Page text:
As his notoriety has increased, more young people are reaching out to Connor.
Last year, he partnered with T-birds goaltender Roddy Ross, who hails from the Canoe Creek Cree Nation in Saskatchewan, to lend encouragement to young people after games — home and away. Ross, three years older, was an important support during his rookie season.
"Obviously being my age and doing what I do, it’s kind of important and something that I take upon myself," said Connor. "For kids younger than me and even older than me that kind of reach out to me and talk to me... It’s something that I love to do and for other people to see and look up to me — it makes me happy and it kind of makes me feel more confident."
Connor’s uncle Ryan Cook, a learning support teacher at Maples who also runs the school’s hockey program, has been a central figure in his development. Cook is well aware of the impact his nephew can have.
"In the WHL, you go to a rink and you’re gonna see a lot of Indigenous fans there and it doesn’t take very long for Indigenous fans to attach themselves to the Indigenous players and cheer for those guys," said Cook. "So I think just having a buddy (like Ross) who would go up into the concourse and, you know, hang out with different people and sign autographs, I think it makes it easier to go up there and talk to the kids."
Cook said the demands on his nephew’s time shouldn’t be a problem.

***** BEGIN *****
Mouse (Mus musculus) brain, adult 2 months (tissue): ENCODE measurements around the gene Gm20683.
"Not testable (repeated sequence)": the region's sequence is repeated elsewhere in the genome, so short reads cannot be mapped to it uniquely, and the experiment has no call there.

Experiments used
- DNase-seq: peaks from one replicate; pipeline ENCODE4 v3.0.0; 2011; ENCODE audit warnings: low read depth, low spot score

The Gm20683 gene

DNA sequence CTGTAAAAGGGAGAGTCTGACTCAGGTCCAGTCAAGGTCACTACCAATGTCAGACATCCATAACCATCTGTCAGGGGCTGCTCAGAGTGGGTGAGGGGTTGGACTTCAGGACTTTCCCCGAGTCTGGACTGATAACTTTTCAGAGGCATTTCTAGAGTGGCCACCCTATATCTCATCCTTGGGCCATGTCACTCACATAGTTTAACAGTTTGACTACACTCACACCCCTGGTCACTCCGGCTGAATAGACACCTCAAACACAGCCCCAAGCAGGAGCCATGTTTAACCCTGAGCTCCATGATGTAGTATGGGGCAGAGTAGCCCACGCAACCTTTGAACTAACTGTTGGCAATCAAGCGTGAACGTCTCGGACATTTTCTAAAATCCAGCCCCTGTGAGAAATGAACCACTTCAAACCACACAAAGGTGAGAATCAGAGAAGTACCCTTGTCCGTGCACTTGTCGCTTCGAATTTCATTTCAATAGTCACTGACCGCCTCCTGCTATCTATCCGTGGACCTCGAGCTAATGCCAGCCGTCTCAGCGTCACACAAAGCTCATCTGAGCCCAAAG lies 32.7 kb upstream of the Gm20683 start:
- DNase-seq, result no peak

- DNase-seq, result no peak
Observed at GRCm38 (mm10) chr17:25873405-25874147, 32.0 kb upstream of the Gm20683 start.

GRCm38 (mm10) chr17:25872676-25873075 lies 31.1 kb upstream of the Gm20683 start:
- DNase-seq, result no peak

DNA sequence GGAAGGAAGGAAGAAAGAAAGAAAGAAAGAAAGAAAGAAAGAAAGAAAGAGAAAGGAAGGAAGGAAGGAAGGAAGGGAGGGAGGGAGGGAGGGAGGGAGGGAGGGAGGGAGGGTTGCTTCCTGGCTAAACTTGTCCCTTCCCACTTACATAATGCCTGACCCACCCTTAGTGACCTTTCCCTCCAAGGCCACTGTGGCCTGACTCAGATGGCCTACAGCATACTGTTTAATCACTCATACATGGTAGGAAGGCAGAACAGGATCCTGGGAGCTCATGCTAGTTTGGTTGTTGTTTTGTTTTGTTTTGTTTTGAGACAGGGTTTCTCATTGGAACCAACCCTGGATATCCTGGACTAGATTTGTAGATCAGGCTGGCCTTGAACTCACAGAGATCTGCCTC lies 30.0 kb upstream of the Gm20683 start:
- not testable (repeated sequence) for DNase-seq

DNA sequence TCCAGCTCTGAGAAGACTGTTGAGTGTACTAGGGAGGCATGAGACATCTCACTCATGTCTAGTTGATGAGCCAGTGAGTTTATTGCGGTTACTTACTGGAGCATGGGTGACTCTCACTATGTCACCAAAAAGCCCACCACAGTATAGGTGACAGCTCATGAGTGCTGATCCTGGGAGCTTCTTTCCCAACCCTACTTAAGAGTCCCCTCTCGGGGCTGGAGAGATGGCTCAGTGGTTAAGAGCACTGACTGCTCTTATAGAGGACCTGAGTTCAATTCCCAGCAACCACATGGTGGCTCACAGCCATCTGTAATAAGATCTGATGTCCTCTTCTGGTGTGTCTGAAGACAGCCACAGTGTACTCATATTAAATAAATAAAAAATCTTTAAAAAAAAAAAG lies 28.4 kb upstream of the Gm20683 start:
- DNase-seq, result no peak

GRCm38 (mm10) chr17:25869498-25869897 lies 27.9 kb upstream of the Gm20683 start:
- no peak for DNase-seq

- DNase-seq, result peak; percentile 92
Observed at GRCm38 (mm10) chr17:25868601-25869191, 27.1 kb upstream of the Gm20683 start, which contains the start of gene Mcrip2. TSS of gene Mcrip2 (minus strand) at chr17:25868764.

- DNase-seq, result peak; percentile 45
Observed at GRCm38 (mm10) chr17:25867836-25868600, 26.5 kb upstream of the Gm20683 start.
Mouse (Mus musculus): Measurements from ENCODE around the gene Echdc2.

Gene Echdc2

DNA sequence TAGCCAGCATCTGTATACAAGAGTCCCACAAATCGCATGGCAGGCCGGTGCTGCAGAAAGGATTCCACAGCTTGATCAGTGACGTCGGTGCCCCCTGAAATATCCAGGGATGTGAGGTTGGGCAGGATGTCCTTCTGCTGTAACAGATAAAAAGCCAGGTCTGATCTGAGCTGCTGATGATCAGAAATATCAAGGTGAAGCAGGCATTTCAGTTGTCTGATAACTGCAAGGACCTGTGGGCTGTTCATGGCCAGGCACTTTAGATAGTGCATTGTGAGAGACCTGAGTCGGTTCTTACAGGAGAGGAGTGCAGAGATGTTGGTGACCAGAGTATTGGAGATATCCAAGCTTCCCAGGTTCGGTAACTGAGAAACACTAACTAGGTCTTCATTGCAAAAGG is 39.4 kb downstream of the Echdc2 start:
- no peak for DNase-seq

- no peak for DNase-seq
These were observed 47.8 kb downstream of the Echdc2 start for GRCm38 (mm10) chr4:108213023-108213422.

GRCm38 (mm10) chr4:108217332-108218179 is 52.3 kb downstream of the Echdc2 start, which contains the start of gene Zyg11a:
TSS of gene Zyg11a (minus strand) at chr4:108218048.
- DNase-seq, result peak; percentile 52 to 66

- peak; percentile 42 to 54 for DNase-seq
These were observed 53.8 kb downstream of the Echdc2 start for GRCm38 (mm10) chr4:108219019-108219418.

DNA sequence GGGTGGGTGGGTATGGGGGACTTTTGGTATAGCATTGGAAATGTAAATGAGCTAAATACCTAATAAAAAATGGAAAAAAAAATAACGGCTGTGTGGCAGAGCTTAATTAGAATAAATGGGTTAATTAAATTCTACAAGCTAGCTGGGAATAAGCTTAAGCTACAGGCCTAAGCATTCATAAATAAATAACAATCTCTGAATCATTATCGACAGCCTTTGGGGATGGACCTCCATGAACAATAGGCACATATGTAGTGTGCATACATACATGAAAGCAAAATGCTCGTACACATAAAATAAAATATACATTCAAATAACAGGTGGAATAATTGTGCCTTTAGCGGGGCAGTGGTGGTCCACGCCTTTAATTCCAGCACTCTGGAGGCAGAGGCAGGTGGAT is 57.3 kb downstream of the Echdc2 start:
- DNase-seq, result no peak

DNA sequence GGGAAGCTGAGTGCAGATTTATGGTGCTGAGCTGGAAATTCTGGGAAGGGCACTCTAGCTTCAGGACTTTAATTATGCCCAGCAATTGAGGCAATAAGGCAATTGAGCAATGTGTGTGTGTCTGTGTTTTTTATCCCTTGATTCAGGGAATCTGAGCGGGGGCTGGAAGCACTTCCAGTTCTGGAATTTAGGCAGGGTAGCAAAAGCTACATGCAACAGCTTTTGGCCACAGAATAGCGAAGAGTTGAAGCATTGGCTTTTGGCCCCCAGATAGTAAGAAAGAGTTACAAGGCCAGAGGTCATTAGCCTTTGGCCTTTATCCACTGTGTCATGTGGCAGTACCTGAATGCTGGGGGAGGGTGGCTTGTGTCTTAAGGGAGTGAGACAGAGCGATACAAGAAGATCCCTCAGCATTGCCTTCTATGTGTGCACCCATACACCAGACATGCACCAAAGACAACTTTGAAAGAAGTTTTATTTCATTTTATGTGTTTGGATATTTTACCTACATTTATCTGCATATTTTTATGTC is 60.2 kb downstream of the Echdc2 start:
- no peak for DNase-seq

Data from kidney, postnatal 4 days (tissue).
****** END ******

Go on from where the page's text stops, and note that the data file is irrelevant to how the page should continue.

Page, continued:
"If somebody who’s in my position, if I start asking him to take part in this or take part in that and talk to these kids and talk to this kid — I think that’s when it would be too much," said Cook.
"If there are younger kids watching him and there are younger kids looking up to him, I don’t know if that is too much. I think he embraces that. He’s always been really good with kids."
Public service is likely to be a part of Connor’s future.
"I think he knows there are people that aren’t as fortunate as him or maybe don’t have the opportunities that he has," said Cook. "And he loves being able to go. I totally see him being the hockey camp type where in the off-season he’s going to be running camps and going out to communities. I think it’s only a matter of time before he starts doing that full time in the summers."
The more immediate job is preparing for the season, which will get underway Jan. 8.
Roulette will leave for Kent, Wash., on Dec. 26 where he will join his teammates for a short training camp and embark on a season in which he hopes to fufill the pedigree of a first-round NHL draft pick. In fact, he could be the top Manitoba-born prospect for 2021 not named Lambos.
"He’s always been ready for it and he’s always been prepared for it and he’s always been kind of mature that way when it comes to knowing what it takes to play hockey for a living," said Cook. "He’s going to do whatever it takes.
"Once you get to know Connor you start to see that there’s no room for being second best with him. He wants to be the best, all the time."
Mike has been working on the Free Press sports desk since 2003.